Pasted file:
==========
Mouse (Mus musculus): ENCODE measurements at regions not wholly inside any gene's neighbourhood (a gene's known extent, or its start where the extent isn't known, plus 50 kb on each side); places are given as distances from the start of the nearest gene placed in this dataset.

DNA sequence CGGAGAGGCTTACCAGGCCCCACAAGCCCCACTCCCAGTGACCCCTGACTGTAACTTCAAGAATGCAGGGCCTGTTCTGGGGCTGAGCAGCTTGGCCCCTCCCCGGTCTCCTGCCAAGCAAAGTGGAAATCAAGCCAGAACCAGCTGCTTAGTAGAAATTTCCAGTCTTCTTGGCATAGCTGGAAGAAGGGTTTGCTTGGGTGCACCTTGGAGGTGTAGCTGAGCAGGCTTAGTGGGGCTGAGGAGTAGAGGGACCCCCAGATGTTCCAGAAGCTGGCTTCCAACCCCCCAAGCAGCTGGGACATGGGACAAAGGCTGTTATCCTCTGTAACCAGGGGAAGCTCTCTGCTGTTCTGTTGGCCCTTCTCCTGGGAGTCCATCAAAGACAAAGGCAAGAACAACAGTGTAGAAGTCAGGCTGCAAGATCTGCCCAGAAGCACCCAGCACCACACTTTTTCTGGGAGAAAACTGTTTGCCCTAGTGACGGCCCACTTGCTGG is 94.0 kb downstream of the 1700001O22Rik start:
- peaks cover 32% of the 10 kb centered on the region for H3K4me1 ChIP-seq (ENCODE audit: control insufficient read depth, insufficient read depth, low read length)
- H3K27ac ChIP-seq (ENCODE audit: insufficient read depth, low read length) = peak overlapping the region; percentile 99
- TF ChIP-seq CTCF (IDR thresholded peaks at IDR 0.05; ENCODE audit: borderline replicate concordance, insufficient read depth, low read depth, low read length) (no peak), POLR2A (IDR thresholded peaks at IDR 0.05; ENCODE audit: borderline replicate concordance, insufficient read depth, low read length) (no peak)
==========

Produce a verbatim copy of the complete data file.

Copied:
Mouse (Mus musculus): ENCODE measurements at regions not wholly inside any gene's neighbourhood (a gene's known extent, or its start where the extent isn't known, plus 50 kb on each side); places are given as distances from the start of the nearest gene placed in this dataset.

DNA sequence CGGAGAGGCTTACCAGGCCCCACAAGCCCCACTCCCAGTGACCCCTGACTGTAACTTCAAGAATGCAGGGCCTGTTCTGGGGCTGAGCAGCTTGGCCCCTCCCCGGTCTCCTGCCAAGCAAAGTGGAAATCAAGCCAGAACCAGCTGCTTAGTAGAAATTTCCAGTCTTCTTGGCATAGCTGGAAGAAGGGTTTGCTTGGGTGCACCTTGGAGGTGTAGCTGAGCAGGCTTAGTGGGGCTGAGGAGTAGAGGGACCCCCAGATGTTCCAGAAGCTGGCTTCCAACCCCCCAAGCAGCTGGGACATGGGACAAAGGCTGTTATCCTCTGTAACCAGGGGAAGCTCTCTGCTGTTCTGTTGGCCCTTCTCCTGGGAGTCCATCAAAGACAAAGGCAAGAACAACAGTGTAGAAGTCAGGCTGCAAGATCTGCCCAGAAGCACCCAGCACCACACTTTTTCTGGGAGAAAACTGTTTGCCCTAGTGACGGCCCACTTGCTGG is 94.0 kb downstream of the 1700001O22Rik start:
- peaks cover 32% of the 10 kb centered on the region for H3K4me1 ChIP-seq (ENCODE audit: control insufficient read depth, insufficient read depth, low read length)
- H3K27ac ChIP-seq (ENCODE audit: insufficient read depth, low read length) = peak overlapping the region; percentile 99
- TF ChIP-seq CTCF (IDR thresholded peaks at IDR 0.05; ENCODE audit: borderline replicate concordance, insufficient read depth, low read depth, low read length) (no peak), POLR2A (IDR thresholded peaks at IDR 0.05; ENCODE audit: borderline replicate concordance, insufficient read depth, low read length) (no peak)